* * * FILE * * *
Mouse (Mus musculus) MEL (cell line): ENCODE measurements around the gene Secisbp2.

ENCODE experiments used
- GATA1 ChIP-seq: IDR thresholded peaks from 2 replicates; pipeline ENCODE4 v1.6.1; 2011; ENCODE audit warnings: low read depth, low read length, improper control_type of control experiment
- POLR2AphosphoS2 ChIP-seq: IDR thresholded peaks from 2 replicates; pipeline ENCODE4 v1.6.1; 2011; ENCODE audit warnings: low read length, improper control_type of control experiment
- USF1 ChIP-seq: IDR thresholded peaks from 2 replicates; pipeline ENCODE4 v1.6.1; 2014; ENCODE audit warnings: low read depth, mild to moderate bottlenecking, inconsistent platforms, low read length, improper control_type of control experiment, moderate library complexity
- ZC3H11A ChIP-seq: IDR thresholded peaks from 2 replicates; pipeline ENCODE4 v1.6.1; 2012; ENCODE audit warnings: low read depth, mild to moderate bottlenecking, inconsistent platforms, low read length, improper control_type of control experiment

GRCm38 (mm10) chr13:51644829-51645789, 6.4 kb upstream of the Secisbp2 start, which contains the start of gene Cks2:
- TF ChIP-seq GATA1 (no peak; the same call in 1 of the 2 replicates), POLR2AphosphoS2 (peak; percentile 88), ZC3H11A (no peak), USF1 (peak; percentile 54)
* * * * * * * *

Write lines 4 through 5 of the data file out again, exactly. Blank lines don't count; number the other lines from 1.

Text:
- POLR2AphosphoS2 ChIP-seq: IDR thresholded peaks from 2 replicates; pipeline ENCODE4 v1.6.1; 2011; ENCODE audit warnings: low read length, improper control_type of control experiment
- USF1 ChIP-seq: IDR thresholded peaks from 2 replicates; pipeline ENCODE4 v1.6.1; 2014; ENCODE audit warnings: low read depth, mild to moderate bottlenecking, inconsistent platforms, low read length, improper control_type of control experiment, moderate library complexity